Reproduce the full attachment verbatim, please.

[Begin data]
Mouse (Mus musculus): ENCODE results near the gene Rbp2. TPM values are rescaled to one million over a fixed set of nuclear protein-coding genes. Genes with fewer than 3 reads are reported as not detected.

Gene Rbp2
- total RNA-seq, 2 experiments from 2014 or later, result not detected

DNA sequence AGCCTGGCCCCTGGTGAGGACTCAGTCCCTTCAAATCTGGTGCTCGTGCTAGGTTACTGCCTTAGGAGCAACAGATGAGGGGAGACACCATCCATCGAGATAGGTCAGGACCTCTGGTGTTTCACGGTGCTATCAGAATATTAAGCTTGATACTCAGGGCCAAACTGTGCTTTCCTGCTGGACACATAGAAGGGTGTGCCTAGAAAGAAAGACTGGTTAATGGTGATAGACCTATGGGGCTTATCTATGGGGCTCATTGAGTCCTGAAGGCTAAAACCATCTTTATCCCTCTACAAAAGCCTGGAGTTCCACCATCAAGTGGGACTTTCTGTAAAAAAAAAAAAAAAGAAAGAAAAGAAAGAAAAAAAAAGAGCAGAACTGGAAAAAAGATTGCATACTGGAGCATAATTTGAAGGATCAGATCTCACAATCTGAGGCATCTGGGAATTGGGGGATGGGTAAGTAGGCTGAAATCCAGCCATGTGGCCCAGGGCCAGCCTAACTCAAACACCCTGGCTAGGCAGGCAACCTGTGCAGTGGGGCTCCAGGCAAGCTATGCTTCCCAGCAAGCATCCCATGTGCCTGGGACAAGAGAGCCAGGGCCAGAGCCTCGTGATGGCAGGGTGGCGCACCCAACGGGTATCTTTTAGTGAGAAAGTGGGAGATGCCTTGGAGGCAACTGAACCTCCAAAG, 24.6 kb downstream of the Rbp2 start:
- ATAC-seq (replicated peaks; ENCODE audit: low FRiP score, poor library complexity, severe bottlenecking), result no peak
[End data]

Mouse (Mus musculus): ENCODE results near the gene Rbp2. TPM values are rescaled to one million over a fixed set of nuclear protein-coding genes. Genes with fewer than 3 reads are reported as not detected.

Gene Rbp2
- total RNA-seq, 2 experiments from 2014 or later, result not detected

DNA sequence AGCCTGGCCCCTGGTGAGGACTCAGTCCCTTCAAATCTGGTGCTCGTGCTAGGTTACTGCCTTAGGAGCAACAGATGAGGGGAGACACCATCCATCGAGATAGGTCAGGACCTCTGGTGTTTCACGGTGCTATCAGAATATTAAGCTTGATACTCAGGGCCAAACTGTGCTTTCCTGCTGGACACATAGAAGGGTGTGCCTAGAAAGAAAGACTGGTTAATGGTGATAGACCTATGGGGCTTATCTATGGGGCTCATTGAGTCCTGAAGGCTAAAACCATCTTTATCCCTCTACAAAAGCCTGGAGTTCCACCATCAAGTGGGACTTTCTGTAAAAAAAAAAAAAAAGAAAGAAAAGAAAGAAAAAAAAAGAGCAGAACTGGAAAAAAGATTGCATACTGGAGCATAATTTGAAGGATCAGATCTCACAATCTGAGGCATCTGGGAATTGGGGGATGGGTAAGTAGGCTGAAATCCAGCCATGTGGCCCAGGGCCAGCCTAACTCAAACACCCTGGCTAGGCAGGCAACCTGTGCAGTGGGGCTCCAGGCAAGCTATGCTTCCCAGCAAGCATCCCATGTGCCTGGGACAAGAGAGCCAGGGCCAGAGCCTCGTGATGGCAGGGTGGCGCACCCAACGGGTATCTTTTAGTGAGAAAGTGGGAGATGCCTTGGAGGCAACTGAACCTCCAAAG, 24.6 kb downstream of the Rbp2 start:
- ATAC-seq (replicated peaks; ENCODE audit: low FRiP score, poor library complexity, severe bottlenecking), result no peak